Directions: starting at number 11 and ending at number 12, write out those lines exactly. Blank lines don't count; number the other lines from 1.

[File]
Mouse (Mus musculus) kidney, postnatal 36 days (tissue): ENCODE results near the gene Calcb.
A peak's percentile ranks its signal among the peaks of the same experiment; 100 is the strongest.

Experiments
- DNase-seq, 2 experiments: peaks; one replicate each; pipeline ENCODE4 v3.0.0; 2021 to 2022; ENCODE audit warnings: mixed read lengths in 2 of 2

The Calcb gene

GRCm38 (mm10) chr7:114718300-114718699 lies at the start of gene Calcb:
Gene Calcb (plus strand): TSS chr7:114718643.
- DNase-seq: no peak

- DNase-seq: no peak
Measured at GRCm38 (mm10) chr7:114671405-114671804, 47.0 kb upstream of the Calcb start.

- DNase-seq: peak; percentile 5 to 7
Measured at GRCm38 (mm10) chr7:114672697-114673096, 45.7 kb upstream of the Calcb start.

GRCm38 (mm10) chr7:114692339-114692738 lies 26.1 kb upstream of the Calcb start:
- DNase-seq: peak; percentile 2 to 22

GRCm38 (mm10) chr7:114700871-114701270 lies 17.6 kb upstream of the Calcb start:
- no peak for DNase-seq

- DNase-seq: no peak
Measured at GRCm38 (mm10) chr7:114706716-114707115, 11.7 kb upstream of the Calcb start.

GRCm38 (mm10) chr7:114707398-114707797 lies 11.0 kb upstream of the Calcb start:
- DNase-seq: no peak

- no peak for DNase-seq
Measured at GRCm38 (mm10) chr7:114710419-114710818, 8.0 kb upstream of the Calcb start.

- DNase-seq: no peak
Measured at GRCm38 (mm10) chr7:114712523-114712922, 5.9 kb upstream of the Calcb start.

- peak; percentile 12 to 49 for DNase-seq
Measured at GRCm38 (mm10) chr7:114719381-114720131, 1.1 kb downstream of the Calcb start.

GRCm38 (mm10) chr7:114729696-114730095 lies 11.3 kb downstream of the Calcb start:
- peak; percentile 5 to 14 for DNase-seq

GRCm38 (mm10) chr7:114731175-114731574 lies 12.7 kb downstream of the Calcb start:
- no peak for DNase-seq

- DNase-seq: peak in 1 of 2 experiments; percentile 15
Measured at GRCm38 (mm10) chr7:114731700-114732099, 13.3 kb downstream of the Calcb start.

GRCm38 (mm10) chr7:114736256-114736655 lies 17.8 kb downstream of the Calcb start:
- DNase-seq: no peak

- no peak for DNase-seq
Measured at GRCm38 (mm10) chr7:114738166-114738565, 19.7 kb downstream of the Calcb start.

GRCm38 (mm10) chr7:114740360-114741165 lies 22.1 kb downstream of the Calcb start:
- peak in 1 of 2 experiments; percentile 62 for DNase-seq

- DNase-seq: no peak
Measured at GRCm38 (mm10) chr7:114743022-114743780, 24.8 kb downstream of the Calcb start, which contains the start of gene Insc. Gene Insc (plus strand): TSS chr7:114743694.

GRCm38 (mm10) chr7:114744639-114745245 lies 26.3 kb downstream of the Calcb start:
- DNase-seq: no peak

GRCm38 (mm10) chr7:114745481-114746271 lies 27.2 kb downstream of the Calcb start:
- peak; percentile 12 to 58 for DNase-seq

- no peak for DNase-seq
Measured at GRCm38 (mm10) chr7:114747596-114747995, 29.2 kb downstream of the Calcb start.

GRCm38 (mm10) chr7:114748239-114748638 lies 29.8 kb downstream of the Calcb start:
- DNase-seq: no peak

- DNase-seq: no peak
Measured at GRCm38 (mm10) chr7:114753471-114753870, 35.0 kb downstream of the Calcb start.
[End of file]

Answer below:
- DNase-seq: peak; percentile 5 to 7
Measured at GRCm38 (mm10) chr7:114672697-114673096, 45.7 kb upstream of the Calcb start.